|Legal Opinion: |
Text of Document: Memorandum
TO: MTAS Consultant
FROM: Dennis Huffer, Legal Consultant
RE: Recovery of Alleged Illegal Payments
DATE: April 7, 2003
You have referred to me a question from an Alderman your City asking what the City or Alderman acting on behalf of the City can do to recover illegal payments made by the City to the Mayor. The Mayor has been paid an amount, in addition to the salary prescribed by law, in lieu of health insurance premiums. For purposes of this memo, I will assume the payments were illegal. Sid Hemsley opined late last year that the payments were in violation of the City's charter.
Generally, municipalities may recover illegally paid salaries and fees. According to McQuillin:
[U]sually, compensation illegally paid to an officer or employee may be recovered by the public, irrespective of his or her good or bad intention. Thus money paid by a municipal corporation to one of its officers in excess of that officer's lawful salary or fees may be recovered by the corporation in an action against the officer for money had and received to its use, although the payments were made on the order of officials properly charged with such duty with a full knowledge of the facts and without fraud. The defense of voluntary payment is not available in such case, for knowledge on the part of the officer of the authority of the officials who made the illegal payments must be presumed. Such illegal acts are ultra vires, outside the agency of the officials, and are not binding on their principals, the people. Therefore, such unwarranted payment of excessive compensation or fees cannot be ratified. 4 McQuillin, Mun. Corp. ' 12.195 (3rd Ed.).
In an ideal world, if the Mayor refused to return the overpayments, the City's governing body would bring suit to recover the amount overpaid. This would be similar to an action for debt. This was done in Bedford County Board of Education v. Harris , 763 S.W.2d 750 (Tenn. Ct. App. 1988), although the Board of Education in that case failed to prove the illegal overpayment to the satisfaction of the appellate court. If the City's governing body refuses to bring the suit, that leaves it up to the Alderman or others and raises the question of standing to bring suit.
Standing is a judicially created doctrine that is supposed to foster judicial efficiency and ensure that parties to a lawsuit have an actual interest in the outcome of the suit. A suit will be denied even though it has merit if the person bringing it does not have standing. Citizens, for example, generally do not have standing to contest issues involving the exercise of municipal powers unless they can show an injury that is different from those suffered by the public at large. Badgett v. Rogers , 436 S.W.2d 292 at 294 (Tenn. 1968). Under the rule in Ray v. Trapp , 609 S.W.2d 508 (Tenn. 1980), it is unlikely the Alderman would have standing solely because of her status as an Alderman to bring a lawsuit to recover the payments. This case held that minority members of a public body have no standing to appeal a decree where the public body is the real party in interest. Although the Ray case involved an appeal rather than the initial bringing of the suit, I cannot think of reasons there would be different rules for the initiation of a suit.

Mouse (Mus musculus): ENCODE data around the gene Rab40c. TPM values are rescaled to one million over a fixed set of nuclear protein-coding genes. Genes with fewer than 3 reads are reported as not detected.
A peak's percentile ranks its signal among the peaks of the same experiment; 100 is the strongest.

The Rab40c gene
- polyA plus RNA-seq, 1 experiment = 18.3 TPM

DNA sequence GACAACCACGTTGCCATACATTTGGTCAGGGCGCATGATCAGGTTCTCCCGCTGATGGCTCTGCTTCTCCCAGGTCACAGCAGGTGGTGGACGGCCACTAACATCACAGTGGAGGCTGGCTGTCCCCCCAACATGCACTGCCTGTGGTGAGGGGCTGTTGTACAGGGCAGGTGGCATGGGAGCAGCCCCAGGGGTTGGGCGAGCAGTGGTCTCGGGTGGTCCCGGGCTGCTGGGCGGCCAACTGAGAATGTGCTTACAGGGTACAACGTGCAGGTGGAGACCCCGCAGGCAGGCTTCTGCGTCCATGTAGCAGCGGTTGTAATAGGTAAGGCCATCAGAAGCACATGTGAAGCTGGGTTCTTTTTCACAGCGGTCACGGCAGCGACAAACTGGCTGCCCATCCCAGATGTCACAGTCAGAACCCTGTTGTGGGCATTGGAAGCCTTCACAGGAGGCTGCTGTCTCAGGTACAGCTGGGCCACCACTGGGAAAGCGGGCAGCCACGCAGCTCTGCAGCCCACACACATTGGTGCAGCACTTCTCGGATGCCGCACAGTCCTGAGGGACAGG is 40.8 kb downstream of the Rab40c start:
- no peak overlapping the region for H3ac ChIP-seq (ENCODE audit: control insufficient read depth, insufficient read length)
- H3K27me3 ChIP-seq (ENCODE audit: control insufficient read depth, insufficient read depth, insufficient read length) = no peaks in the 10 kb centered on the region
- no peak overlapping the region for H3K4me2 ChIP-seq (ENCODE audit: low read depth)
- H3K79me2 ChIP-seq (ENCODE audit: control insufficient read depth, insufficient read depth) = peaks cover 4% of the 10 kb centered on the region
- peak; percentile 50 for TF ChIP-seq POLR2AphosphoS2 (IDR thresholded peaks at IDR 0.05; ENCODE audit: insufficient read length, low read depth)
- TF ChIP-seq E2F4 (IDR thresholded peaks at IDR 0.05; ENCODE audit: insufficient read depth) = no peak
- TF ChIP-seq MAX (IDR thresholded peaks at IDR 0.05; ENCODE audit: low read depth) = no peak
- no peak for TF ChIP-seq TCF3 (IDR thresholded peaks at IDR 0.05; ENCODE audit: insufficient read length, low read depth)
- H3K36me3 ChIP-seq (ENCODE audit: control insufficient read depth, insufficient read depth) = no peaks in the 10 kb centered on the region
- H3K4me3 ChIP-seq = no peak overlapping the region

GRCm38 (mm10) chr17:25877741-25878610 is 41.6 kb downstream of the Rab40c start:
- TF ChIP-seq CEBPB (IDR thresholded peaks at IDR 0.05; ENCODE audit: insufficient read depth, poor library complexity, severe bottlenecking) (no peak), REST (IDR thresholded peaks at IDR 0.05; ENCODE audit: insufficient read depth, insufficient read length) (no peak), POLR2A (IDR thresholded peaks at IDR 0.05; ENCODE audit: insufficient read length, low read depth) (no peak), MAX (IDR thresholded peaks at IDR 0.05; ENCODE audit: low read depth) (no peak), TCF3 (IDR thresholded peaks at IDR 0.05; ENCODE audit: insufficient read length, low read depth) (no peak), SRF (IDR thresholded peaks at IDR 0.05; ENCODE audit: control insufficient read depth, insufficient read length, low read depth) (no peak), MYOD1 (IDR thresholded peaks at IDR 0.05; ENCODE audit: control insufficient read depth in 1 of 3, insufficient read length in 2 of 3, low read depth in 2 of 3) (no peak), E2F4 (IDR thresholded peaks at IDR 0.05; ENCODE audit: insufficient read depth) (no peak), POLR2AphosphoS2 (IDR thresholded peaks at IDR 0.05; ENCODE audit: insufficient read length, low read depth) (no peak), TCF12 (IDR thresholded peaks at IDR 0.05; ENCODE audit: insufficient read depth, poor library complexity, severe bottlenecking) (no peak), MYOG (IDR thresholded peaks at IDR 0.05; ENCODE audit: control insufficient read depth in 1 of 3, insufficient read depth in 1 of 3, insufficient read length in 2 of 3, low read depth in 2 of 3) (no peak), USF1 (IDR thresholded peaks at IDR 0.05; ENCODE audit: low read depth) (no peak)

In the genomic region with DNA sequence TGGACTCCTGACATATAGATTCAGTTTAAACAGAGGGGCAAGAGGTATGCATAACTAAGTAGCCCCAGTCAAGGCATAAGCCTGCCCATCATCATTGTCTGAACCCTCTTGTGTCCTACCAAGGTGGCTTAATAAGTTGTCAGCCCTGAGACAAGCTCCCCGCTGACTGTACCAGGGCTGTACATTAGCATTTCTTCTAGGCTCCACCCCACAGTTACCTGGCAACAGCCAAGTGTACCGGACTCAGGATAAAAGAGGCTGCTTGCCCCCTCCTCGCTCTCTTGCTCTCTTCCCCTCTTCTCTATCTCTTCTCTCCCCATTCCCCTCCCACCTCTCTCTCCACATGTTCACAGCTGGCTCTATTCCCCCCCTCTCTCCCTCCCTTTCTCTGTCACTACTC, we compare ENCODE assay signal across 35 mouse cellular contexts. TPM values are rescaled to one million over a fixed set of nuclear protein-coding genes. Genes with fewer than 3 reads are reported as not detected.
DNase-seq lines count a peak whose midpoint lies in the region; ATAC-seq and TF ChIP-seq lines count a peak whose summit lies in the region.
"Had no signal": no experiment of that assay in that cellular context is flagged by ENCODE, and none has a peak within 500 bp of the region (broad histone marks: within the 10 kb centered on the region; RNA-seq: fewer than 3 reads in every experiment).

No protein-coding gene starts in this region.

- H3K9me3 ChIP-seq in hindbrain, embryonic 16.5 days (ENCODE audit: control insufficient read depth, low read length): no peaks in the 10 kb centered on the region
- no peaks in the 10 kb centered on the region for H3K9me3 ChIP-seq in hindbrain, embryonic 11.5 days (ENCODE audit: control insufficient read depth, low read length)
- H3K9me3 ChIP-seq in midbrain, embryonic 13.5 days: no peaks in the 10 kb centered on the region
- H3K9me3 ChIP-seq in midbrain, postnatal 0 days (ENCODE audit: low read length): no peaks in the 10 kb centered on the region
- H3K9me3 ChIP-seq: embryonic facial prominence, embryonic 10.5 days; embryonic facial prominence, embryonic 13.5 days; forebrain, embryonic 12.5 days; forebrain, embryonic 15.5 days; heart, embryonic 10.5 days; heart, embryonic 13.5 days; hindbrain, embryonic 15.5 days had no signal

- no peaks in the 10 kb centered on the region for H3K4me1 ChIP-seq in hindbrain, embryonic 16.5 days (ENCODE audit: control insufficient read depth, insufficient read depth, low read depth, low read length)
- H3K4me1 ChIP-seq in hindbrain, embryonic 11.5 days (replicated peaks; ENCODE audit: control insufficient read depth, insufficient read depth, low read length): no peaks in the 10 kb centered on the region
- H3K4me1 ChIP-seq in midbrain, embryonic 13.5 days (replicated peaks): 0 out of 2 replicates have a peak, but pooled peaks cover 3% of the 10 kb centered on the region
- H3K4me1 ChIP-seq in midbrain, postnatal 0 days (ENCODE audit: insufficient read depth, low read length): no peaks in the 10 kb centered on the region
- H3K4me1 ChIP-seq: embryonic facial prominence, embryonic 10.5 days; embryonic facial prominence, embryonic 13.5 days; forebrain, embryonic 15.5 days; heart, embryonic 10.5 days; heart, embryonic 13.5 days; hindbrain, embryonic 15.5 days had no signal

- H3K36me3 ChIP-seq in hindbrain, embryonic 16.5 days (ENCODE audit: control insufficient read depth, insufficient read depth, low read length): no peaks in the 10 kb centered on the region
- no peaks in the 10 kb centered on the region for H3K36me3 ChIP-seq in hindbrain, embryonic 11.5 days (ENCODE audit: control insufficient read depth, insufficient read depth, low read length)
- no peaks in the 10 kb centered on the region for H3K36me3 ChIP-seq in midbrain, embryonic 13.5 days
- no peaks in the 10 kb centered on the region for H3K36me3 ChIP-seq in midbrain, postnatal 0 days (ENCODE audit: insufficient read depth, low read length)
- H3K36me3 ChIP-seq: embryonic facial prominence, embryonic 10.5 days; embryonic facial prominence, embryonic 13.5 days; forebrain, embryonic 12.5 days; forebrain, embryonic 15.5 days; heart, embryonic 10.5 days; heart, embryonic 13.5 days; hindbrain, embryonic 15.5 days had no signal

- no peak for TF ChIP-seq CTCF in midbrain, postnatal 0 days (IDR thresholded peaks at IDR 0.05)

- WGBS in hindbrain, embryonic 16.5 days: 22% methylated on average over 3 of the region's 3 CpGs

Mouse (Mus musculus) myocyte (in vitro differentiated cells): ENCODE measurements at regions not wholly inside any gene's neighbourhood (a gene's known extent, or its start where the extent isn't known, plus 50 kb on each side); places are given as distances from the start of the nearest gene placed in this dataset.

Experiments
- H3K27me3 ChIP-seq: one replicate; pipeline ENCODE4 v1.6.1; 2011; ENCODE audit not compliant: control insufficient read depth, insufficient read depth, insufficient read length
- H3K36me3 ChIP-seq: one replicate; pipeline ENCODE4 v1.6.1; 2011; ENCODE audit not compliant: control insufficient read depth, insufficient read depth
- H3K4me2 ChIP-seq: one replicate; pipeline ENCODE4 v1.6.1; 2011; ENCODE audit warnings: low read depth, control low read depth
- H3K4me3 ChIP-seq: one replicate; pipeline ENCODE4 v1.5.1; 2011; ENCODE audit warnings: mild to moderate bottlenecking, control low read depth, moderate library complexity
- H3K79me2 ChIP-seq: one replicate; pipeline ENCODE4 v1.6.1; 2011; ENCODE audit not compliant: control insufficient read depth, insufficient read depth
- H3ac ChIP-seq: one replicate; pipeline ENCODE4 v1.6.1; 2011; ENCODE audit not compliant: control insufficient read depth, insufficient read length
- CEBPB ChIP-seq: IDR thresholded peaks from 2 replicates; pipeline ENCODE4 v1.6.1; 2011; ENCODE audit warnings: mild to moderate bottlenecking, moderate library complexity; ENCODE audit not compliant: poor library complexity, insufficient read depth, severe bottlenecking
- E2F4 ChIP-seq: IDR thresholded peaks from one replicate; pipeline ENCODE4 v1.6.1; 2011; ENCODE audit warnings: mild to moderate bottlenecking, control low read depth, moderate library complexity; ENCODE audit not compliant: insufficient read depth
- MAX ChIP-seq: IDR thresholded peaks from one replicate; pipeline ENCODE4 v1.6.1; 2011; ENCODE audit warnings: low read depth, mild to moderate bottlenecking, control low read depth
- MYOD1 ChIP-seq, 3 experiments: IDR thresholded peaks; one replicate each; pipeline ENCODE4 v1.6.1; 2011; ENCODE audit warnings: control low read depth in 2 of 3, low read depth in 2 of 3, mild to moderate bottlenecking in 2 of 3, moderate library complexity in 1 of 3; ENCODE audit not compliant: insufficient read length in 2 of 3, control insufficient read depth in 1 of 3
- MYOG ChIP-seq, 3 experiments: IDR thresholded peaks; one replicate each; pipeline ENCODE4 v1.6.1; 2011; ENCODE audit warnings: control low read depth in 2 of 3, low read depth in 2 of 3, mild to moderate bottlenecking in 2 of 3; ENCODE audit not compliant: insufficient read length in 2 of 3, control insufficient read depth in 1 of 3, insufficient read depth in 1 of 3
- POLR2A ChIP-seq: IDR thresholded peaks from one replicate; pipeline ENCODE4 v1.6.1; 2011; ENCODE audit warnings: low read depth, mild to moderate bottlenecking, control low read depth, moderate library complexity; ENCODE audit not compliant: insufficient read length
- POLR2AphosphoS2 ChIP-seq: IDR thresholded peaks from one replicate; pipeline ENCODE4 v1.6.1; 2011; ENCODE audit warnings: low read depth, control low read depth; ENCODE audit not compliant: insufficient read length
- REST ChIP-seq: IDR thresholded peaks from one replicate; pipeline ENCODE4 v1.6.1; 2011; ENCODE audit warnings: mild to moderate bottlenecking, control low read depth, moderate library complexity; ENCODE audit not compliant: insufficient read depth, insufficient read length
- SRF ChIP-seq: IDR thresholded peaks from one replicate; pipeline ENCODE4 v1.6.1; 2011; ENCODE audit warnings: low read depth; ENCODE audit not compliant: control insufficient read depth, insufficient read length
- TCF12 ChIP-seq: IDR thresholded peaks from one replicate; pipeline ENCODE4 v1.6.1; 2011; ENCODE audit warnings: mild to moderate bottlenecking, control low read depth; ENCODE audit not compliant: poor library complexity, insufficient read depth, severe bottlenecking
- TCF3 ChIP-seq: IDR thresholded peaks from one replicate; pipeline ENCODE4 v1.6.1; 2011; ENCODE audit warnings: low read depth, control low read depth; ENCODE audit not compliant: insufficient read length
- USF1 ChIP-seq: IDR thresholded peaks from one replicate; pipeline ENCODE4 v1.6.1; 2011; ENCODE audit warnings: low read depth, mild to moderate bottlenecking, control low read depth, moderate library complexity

This, however, would not preclude the Alderman (or others) from bringing the lawsuit as a taxpayer. Taxpayers, like citizens, generally do not have standing simply because of their status as taxpayers. The taxpayer generally must show some special injury not suffered by taxpayers as a whole. Patton v. City of Chattanooga , 65 S.W. 414 (Tenn. 1901). Tennessee courts make an exception to this rule, however, when the burden of taxation is increased or unlawful expenditures are made by illegal actions of a governing body. The leading case is Reams v. Board of Mayor and Aldermen of McMinnville , 291 S.W. 1067 (Tenn. 1927). In this case a taxpayer brought an action challenging the location of a school outside the corporate limits. Although the taxpayer ultimately lost this suit because municipalities have authority to own property outside the corporate limits, the Supreme Court handed down this rule for taxpayer standing:
[T]he right of the complainant to maintain the suit depends upon whether the board of mayor and aldermen ... transcended their lawful power or committed an unlawful or prohibited act that would increase taxation or result in an additional expenditure of municipal funds ... . 291 S.W. at 1068.
The rule in the Reams v. McMinnville case was followed in Badgett v. Rogers , noted above. The Badgett case is similar to your situation. The Mayor of Knoxville was provided an expense account that the taxpayer questioned as an illegal expenditure. The Court held that the taxpayer had standing even though ultimately finding the expense account was not illegal.
Normally, a taxpayer must demand that the governing body rectify the illegal expenditure before the taxpayer will be allowed standing to bring a lawsuit. State v. Brown , 21 S.W.2d 721 (Tenn. 1929). But demand is unnecessary when the status and relation of the involved officials would make a demand futile. Burns v. City of Nashville, 221 S.W. 828 (Tenn. 1919); Malone v. Peay, 7 S.W.2d 40 (Tenn. 1927). The Court in the Bladgett case found demand unnecessary:
In the instant case, no demand upon the city was alleged; but, in this case, its absence does not undermine the standing of the complainant to sue. The Mayor and Finance Director patently have interests contrary to this action. Demand upon them would have been a vain formality. 436 S.W. 2d at 295.
This is probably also the situation in your City, but it would not hurt to have a demand made anyway and documented as a precaution if one has not already been made.
In summary, any City taxpayer should have standing to contest an illegal expenditure by the Board of Mayor and Aldermen. Standing should be granted based upon the alleged illegal expenditure even though the taxpayer can show no special injury and even though no demand has been made that the Board and Mayor rectify the situation.
This leads to the question under what authority the suit would be brought. The best option is probably a declaratory judgment.
Declaratory judgments are authorized by Tennessee Code Annotated, ' 29-14-101, et seq . Using the declaratory judgment route assumes that the taxpayer bringing the suit does not question the continued authority of the Mayor to serve. If the intent were to question the Mayor's continued authority to serve, the suit should be brought as a quo warranto action, which will be discussed later.